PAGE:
A Microsoft employee is warning Windows XP users not to download an unofficial version of Service Pack 3 (SP3) posted on TheHotfix.net. Mike Brannigan, a senior enterprise strategy consultant at Microsoft, posted the admonition on a Microsoft user newsgroup.
Brannigan cautioned users that downloading the service pack prior to the official release could harm their computers and "will also put you out of support from Microsoft or an [original equipment manufacturer]." Brannigan said the unofficial SP3 consists of a compilation of hotfixes -- small patches designed to correct specific problems -- and other updates Microsoft has released.
Of concern to Brannigan was the inclusion of private hotfixes, which usually are not tested as rigorously as updates provided to the general public.
"Just installing all the 'privates' on your PC may make your machine less stable," Brannigan wrote. "Frankly, this 'package' should be avoided and you should continue to use Windows Update and the download site."
In his defense, Ethan Allen, TheHotfix.net's creator and administrator, said he stands by the XP SP3 download provided on his site. He admitted that it is not an official service pack but said the hotfixes included in his version were an accurate preview of the upcoming official service pack.
Brannigan disagreed. "Anyone who installs this thinking they are getting SP3 (even as a preview) is being grossly misled and is posing a significant potentially nonrecoverable risk to their PC and data," he wrote.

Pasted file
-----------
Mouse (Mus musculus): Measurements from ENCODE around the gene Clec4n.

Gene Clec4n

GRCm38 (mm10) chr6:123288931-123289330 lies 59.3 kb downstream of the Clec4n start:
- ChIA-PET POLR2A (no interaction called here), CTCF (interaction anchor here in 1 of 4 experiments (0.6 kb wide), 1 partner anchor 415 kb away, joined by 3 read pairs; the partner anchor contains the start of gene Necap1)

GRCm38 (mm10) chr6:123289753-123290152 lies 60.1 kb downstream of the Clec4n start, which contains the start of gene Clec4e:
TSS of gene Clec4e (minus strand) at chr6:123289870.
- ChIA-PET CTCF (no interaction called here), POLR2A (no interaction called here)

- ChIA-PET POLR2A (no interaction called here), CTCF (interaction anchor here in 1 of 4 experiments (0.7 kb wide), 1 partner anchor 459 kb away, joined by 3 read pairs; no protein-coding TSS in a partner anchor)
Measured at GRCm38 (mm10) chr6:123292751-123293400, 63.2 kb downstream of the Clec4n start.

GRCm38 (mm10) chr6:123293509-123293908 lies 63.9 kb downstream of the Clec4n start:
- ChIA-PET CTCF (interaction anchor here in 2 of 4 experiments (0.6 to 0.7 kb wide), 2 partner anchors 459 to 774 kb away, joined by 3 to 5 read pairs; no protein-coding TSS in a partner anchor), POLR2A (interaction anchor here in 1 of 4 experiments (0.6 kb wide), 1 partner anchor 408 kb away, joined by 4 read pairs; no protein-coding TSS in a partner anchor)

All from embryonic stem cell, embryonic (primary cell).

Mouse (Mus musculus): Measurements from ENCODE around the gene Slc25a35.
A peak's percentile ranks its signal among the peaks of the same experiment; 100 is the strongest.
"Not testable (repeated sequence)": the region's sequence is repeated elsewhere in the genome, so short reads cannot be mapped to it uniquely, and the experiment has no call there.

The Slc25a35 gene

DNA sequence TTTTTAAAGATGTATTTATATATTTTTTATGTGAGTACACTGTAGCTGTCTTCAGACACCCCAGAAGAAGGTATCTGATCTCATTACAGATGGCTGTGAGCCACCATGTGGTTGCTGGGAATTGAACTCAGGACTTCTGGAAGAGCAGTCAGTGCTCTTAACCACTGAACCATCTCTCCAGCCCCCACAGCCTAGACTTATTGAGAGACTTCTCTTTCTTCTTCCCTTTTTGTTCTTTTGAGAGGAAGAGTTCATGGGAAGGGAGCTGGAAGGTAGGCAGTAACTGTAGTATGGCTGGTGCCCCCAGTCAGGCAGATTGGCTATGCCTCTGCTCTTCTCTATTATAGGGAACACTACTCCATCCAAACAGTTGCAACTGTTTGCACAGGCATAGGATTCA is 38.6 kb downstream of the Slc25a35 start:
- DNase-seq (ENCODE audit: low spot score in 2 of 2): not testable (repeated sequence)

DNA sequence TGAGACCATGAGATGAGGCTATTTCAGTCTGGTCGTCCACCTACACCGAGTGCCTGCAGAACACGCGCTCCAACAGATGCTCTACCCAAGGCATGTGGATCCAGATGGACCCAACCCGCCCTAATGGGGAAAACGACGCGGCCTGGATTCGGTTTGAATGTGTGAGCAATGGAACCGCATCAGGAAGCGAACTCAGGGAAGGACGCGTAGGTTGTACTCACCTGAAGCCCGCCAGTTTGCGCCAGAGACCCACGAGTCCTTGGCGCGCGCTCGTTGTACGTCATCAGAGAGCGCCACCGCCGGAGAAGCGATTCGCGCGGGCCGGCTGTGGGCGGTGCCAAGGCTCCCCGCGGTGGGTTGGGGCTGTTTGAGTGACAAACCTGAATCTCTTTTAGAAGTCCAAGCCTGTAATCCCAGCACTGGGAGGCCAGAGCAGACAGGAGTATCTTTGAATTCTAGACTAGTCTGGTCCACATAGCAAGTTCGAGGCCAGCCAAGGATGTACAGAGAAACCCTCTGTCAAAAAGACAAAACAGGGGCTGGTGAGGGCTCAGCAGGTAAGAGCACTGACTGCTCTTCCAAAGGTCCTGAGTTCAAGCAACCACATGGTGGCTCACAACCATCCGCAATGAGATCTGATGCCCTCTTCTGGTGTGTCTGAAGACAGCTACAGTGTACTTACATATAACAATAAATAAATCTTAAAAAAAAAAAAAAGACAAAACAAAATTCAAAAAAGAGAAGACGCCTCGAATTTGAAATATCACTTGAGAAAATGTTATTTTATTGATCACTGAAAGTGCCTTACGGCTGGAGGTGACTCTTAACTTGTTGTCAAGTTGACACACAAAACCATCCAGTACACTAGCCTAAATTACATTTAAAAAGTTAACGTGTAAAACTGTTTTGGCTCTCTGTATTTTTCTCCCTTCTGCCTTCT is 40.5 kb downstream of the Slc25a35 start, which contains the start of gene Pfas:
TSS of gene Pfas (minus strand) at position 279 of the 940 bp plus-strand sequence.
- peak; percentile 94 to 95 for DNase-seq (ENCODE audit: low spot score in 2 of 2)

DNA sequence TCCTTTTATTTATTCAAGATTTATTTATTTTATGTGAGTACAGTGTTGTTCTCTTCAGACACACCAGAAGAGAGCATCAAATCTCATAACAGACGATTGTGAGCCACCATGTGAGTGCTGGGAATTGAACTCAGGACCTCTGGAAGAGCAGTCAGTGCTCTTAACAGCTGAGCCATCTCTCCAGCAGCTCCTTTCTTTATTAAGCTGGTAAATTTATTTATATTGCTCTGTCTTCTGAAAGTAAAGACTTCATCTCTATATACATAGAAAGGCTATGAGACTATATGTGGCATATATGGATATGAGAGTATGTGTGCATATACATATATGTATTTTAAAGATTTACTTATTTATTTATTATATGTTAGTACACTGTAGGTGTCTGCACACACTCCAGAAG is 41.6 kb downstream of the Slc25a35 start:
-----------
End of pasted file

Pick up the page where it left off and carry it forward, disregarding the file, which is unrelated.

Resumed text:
For its part, Microsoft said that its priority is Windows Vista, the next major release of its operating system. While the company does have plans to release XP SP3, it has not provided details on what the service pack will contain. Microsoft issued a statement saying that the "content on TheHotfix.net does not represent Microsoft's plans for Windows XP SP3."
Some analysts said that people who download anything from an unofficial site are playing Russian roulette on their PCs. Robert Ayoub, an analyst at Frost & Sullivan, said consumers always should be wary of content posted online. Although the unofficial SP3 download could be interesting to "certain administrators in certain test environments," it should be avoided by the public at large, he said.
"It's not a bad thing that [Allen] did this and it is probably interesting for a certain group of people," Ayoub said. "But for the general public, it is not a good idea."
Graham Cluley of Sophos concurred. "We have seen several instances in the past when malware has been distributed in files claiming to be fixes or patches from Microsoft."
Microsoft has been criticized over the years for releasing products and patches with flaws. While Microsoft issues monthly updates, service packs are more comprehensive. Traditionally, they include a major upgrade or changes in functionality; for instance, XP SP2 included firewalls and the security center.
Ayoub pointed out that if the software giant is not ready to release XP SP3, there is probably a valid reason. However, he said, the company would do well to keep its customers better informed about the process.